2 February 2009 | arizona-philm-phan
"Perhaps not what you'll be expecting............."
This is NOT a gay romance, or gay love story (even though there is a kiss and some meaningful / longing looks). I never developed a feeling I was seeing true romantic love. However, I was often noting something that purported to be religious love. So, no, you're not going to see any memorably well-done love scenes such as witnessed in the movie, "Shelter" (definitely need more films like that one). Instead, this is a "Message Film".....a tale of persons / organizations who aim to remold who people are----to remake people's innermost selves. BUT.......as a viewer you should remain aware that, in the end, such a goal is not going to be successful. Still, there will be cases / instances of supposedly successful personality change presented in order to convince us otherwise (just know that if personality alterations are brought about, they will be surface ones only).
Through the way this film has been set up, and especially in its ending, it is almost as though we are being expected to just accept that a deep romantic love was / had been taking place. Well, I'm sorry; I didn't sense it happening between characters, Mark and Scott. Lips meeting, dancing with one another, building bird houses together are not enough for me; they are all just surface acts. The two actors filling these roles weren't able to produce that "magic"......that "whatever-it-is" which I was given in the film, "Shelter." In that movie, I knew I had watched love begin and grow. (Interesting then, isn't it, that "Shelter" contains the heterosexual leads and "Save Me" the gay ones). Admittedly, I do recognize that perhaps most of "Save Me" was not written / planned to focus on a "couple" but, rather, was aimed at exposing overzealousness by some in the religious community and their need to "reform" homosexuals. Having said this, I'll now step aside and leave commenting on that aspect of this production to filmgoers far more qualified than I.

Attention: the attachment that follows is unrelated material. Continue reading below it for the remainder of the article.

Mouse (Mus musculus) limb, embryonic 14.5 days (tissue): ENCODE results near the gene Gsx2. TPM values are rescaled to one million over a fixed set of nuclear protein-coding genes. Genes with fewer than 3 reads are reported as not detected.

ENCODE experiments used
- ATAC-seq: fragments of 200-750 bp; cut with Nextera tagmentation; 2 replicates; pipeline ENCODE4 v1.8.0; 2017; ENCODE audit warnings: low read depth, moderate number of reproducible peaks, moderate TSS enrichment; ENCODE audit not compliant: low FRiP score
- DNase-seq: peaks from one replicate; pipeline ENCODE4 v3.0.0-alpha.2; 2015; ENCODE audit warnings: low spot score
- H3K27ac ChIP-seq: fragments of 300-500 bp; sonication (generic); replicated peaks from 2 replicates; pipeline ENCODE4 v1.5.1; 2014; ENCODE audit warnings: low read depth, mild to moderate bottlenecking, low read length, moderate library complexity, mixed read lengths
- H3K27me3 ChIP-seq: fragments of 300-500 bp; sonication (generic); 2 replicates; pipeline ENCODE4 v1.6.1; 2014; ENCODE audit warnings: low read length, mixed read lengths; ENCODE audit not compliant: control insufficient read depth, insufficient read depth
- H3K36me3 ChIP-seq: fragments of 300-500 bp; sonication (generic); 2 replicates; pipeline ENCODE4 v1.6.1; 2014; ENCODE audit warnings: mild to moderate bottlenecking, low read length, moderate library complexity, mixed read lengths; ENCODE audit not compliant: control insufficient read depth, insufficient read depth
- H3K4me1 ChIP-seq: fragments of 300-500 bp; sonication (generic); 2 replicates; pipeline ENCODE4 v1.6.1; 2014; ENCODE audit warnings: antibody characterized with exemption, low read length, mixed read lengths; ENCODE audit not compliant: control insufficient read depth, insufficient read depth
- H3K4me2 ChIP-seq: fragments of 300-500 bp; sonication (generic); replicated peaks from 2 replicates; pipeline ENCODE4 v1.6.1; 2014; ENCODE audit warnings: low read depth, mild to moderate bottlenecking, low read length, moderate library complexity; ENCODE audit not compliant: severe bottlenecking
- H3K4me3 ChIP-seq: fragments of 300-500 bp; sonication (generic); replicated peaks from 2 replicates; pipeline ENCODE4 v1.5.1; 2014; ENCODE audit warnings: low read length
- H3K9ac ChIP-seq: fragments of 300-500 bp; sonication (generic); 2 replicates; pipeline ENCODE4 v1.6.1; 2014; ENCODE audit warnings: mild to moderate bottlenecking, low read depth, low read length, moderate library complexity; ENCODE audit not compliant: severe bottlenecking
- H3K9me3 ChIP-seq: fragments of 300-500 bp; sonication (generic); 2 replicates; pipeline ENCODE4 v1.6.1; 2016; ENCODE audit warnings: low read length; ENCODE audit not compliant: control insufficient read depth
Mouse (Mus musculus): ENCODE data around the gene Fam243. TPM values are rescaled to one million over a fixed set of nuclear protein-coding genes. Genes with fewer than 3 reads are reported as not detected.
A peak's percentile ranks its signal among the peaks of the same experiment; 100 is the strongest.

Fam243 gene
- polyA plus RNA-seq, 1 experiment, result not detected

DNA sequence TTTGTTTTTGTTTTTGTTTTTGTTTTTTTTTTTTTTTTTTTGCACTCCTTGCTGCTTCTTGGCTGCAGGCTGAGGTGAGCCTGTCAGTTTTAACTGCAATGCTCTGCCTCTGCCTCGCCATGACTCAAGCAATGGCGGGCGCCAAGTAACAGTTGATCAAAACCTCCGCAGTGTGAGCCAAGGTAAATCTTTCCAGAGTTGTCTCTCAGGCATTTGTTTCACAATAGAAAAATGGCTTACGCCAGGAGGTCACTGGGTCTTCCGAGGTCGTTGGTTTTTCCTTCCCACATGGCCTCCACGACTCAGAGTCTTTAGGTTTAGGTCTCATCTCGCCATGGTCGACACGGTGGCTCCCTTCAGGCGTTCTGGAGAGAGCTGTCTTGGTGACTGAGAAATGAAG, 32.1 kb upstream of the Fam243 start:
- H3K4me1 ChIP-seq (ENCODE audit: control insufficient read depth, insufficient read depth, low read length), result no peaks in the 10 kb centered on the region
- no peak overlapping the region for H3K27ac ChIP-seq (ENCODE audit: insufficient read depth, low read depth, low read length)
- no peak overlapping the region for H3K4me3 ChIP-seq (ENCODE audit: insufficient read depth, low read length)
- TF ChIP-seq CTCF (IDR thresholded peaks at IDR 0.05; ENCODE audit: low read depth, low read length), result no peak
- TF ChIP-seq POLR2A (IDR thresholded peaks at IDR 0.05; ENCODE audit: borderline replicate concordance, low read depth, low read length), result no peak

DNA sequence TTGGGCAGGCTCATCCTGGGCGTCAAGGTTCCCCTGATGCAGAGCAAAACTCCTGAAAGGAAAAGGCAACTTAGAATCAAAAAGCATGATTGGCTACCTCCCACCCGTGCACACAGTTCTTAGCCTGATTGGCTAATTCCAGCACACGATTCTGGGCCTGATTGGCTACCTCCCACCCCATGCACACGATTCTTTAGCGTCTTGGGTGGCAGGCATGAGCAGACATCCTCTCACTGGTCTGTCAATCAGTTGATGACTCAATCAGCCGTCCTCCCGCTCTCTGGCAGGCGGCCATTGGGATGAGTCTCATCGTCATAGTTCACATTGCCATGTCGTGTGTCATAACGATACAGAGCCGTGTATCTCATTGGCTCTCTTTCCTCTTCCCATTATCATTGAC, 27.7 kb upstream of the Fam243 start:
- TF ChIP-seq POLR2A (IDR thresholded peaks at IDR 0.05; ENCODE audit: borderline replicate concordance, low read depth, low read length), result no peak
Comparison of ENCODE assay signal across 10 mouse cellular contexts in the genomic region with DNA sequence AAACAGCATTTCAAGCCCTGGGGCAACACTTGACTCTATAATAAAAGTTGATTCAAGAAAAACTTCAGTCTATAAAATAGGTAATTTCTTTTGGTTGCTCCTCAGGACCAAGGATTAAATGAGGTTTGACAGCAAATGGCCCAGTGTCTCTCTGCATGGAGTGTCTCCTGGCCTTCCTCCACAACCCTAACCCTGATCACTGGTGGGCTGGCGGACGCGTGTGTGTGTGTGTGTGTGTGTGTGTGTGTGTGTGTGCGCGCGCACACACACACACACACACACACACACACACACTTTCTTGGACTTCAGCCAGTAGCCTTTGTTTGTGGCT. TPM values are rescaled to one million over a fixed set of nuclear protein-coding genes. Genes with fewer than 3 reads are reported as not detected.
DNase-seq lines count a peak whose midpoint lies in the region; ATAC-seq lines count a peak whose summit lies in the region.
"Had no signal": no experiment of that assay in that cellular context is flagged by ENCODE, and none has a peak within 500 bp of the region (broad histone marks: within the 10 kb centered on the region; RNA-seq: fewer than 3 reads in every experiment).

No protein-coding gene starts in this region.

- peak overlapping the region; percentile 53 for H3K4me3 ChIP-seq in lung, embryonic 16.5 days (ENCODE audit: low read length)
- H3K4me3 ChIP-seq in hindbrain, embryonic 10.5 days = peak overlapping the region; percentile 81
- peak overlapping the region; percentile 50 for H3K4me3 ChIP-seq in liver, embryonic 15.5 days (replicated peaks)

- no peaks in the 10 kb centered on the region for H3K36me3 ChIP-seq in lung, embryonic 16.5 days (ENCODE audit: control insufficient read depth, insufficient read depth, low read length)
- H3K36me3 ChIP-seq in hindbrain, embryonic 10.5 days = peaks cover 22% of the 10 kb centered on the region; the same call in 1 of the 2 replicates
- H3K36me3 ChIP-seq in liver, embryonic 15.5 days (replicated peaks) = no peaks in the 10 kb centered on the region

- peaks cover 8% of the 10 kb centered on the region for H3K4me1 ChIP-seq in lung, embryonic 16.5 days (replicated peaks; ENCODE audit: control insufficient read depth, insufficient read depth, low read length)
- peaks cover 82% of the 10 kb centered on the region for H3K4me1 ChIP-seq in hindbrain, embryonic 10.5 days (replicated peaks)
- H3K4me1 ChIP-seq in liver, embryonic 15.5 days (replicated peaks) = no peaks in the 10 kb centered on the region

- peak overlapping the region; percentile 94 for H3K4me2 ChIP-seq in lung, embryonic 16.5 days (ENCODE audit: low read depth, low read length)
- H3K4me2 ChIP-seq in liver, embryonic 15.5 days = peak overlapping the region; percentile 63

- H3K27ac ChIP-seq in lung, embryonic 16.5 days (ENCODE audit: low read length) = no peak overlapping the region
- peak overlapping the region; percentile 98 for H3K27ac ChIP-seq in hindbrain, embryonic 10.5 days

As to the performers, a subject on which I'm able to comment: Judith Light is near-phenomenal (you'll never, never, ever relate her to that TV "Ugly Betty" role). Here, before your very eyes, she BECOMES the message of this film. No one else can touch her. We can see Chad Allen trying, as we watch him with her in their one-on-one scenes. Sitting together in a truck at one point, we can almost see his efforts to absorb and keep up with what Light is putting out there----a special ability of hers that not all actors possess. Yet, in his own way, Allen does acquit himself quite well in this film. Then.....there's Robert Gant: I've followed much of Bobby's performing, from his 2002 "Providence" (TV) performance, on up to today. My best impression / description of his acting style is that it's a "tentative" one; he's tentative, subdued. It's like you're always waiting for him to break out----but he almost never takes you to that point. In the end, that's frustrating for an audience. And yet.......few actors project "sincerity" in a character any better than Gant does. In one last point about another longtime thesp, Stephen Lang comes across very admirably.......and when you're able to do that when playing against Light's extraordinary performance, you really are accomplishing something.
To say that this is not a good film, I cannot do. But I expected more.........I hoped for more. (This will not make it to my "Addictive" DVD shelves).